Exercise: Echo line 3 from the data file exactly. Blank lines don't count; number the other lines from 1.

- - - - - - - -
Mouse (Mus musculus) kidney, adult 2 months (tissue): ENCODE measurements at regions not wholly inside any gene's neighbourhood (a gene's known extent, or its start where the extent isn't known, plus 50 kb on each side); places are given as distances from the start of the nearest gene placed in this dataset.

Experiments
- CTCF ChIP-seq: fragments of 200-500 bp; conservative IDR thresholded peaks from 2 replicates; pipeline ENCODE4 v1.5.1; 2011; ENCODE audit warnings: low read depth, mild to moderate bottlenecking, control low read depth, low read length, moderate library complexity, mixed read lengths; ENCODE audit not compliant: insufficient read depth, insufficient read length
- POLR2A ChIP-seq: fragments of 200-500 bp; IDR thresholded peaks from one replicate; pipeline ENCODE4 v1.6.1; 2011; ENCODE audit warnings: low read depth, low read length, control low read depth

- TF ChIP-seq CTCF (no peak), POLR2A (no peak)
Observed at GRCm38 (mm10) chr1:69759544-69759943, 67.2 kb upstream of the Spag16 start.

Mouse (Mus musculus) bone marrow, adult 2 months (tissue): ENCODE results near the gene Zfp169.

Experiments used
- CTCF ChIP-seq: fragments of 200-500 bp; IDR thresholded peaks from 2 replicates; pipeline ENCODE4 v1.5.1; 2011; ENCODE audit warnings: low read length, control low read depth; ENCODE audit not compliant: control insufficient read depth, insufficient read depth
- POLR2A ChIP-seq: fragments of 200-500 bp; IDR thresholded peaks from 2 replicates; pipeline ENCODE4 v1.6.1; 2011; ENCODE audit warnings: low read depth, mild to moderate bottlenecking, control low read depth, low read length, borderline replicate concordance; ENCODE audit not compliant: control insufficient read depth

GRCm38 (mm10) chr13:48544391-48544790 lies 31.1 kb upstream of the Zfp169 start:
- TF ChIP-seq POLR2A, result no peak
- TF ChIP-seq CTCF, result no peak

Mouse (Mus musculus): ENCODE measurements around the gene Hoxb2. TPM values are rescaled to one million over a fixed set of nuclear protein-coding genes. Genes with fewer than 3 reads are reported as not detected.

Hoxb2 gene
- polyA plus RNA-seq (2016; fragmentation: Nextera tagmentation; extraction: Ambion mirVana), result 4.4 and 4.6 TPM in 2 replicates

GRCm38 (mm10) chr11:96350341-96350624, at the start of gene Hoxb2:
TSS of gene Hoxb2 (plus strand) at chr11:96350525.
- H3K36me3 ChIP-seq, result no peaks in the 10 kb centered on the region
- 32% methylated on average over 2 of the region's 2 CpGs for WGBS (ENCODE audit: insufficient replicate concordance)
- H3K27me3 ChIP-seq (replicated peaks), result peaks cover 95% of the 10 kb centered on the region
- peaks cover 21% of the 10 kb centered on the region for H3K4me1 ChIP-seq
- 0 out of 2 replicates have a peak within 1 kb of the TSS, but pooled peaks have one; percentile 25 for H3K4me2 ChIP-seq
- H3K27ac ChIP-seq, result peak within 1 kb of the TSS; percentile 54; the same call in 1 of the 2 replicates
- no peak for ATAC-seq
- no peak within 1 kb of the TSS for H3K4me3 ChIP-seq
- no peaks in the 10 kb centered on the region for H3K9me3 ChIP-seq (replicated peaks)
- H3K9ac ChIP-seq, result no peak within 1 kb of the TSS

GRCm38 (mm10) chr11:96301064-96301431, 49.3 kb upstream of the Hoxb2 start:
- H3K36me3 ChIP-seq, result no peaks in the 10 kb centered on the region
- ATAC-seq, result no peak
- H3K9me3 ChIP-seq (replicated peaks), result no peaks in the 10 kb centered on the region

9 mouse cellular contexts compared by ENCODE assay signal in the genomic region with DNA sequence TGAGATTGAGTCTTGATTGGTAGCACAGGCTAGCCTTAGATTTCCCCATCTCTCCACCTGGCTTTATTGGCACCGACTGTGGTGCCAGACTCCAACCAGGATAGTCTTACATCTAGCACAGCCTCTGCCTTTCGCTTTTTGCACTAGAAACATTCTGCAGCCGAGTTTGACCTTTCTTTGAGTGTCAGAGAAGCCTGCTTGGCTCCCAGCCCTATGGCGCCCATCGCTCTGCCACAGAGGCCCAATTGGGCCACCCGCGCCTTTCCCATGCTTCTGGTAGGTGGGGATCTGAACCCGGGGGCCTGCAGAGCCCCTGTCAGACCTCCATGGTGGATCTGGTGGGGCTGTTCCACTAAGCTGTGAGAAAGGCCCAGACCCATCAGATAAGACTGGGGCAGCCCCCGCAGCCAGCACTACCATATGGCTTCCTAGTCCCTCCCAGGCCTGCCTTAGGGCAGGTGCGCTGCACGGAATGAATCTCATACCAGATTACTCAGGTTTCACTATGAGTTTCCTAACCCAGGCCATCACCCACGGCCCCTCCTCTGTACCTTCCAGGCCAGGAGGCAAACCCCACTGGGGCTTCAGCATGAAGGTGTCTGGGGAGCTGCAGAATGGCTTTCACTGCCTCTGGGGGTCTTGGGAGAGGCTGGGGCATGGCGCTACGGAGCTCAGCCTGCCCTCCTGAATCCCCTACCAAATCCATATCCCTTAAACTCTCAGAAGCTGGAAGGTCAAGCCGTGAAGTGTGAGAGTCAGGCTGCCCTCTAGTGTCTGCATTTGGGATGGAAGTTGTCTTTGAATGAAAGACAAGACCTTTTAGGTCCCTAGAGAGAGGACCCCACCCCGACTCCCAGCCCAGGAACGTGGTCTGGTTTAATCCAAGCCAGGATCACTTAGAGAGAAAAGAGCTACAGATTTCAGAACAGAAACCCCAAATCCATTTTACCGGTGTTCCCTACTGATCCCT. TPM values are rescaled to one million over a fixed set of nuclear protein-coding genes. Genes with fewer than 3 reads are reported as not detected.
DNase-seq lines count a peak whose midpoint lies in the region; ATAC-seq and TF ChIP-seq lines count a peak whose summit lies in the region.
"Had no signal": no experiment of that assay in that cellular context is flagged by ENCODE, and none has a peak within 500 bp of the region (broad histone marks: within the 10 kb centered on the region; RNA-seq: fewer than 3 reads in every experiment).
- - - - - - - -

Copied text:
- CTCF ChIP-seq: fragments of 200-500 bp; conservative IDR thresholded peaks from 2 replicates; pipeline ENCODE4 v1.5.1; 2011; ENCODE audit warnings: low read depth, mild to moderate bottlenecking, control low read depth, low read length, moderate library complexity, mixed read lengths; ENCODE audit not compliant: insufficient read depth, insufficient read length